We heard one of the developers of Houston Pavilions saying on TV earlier this week that the House of Blues slated for his planned downtown mega-development will be the only House of Blues in the Houston area.
Our very own House of Blues. And the only one in town! Just like the dozen or so other towns that have House of Blues franchises (Myrtle Beach, for instance). According to an approving correspondent on the Houston Architecture Info Forum, Houston Pavilions is “the exact same thing as the one in Denver.” That one's called Denver Pavilions.
Then we read in the Chronicle that one of the Los Angeles-based developers of the project had declared that Houston Pavilions will be the “focus of downtown.” We must have missed it when this was decided---that the focus of downtown will be a so-very-distinctive retail/residential development whose big tenants thus far are a franchised music venue and, in a particularly Houstonesque touch, a “minor emergency center and wellness clinic” (in case you get a hold of a bad baloney sandwich at the House of Blues, we suppose.)
If we’re lucky we won’t have reason to visit either venue, although we realize this is a free country and the developers can pretty much do whatever the hell they please with their property. Yet Houston Pavilions isn’t exactly a triumph of free enterprise---according to the Chronicle and the Houston Business Journal, the developers have received “assistance” in the form of $8.8 million in infrastructure development grants from the city of Houston and “$4.4 million from Harris County” (in addition to a $1 million grant from the quasi-governmental Downtown Management District). Y’know, to make it work. So, even though we won’t be darkening its door, as a payer of federal, city and county taxes we feel like we have at least a wee ownership stake in Houston Pavilions, and as a part-owner we demand that we be consulted before any more tenants are recruited (it appears the development would be the perfect location for a new Harrah’s, once we get casino gambling here in Texas).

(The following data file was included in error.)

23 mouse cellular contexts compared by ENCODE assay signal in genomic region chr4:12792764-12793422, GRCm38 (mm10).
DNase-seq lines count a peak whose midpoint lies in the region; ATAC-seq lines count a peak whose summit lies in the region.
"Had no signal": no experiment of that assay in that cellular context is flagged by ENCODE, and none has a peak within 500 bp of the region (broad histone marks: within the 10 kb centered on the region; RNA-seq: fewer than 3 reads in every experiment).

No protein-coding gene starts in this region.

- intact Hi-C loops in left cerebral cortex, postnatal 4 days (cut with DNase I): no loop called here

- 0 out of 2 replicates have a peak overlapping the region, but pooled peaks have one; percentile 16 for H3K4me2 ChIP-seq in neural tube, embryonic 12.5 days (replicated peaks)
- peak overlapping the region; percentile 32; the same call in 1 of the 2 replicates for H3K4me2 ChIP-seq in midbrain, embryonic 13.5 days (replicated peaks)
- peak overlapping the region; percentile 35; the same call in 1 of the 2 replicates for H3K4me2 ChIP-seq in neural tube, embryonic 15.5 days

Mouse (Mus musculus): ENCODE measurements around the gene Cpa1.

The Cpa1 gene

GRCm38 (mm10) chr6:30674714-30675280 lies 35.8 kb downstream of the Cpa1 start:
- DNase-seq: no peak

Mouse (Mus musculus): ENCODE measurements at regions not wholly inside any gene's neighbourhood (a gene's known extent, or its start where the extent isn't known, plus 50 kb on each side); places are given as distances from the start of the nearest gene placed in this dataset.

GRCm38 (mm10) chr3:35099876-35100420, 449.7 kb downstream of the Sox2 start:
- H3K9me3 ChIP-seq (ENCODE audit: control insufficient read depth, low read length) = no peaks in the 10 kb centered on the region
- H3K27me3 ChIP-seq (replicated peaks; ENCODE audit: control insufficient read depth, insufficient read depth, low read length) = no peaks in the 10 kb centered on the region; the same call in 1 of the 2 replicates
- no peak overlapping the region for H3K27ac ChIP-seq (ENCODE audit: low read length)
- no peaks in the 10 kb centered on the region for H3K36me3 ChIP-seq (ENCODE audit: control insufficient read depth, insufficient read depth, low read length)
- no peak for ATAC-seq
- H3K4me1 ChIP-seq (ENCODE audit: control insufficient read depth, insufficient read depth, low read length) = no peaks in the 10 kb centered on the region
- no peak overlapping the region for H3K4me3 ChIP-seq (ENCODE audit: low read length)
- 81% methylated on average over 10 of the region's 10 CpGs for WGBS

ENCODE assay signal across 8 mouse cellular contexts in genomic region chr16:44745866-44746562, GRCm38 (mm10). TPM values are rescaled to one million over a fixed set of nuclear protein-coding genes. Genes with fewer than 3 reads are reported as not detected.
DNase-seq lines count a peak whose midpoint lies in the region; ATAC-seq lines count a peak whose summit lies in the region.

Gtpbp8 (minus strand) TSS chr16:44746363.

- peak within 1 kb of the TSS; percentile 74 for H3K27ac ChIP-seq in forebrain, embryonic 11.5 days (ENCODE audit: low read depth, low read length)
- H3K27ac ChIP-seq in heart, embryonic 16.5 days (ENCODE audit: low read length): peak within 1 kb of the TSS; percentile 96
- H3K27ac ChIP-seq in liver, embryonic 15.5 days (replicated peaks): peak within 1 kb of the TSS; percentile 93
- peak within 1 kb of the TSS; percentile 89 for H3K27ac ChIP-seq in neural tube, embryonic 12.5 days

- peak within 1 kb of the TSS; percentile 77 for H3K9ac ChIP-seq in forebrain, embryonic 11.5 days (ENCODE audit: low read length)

In the meantime, we have questions, such as why, when there’s so much concern in the air about “affordable housing,” local governments are using tax dollars (yeah, the ones from the federal government come from taxes, too) to subsidize a development that will offer what we heard described on TV as “luxury condos” in its 12-story residential tower. (Yes, we know the canned answer: The development is supposed to be a “catalyst” for further nearby development---the usual vague and unquantifiable justification that’s tossed out when public money is funneled to splashy private projects [if a “minor emergency center” can be considered “splashy”].)
Slampo's English-As-A-Second-Language Weekend Special: Sign on the windshield of an older model auto in the greater Alief area: "Sail 4." We think they meant "For Sale," but we're not positive of that.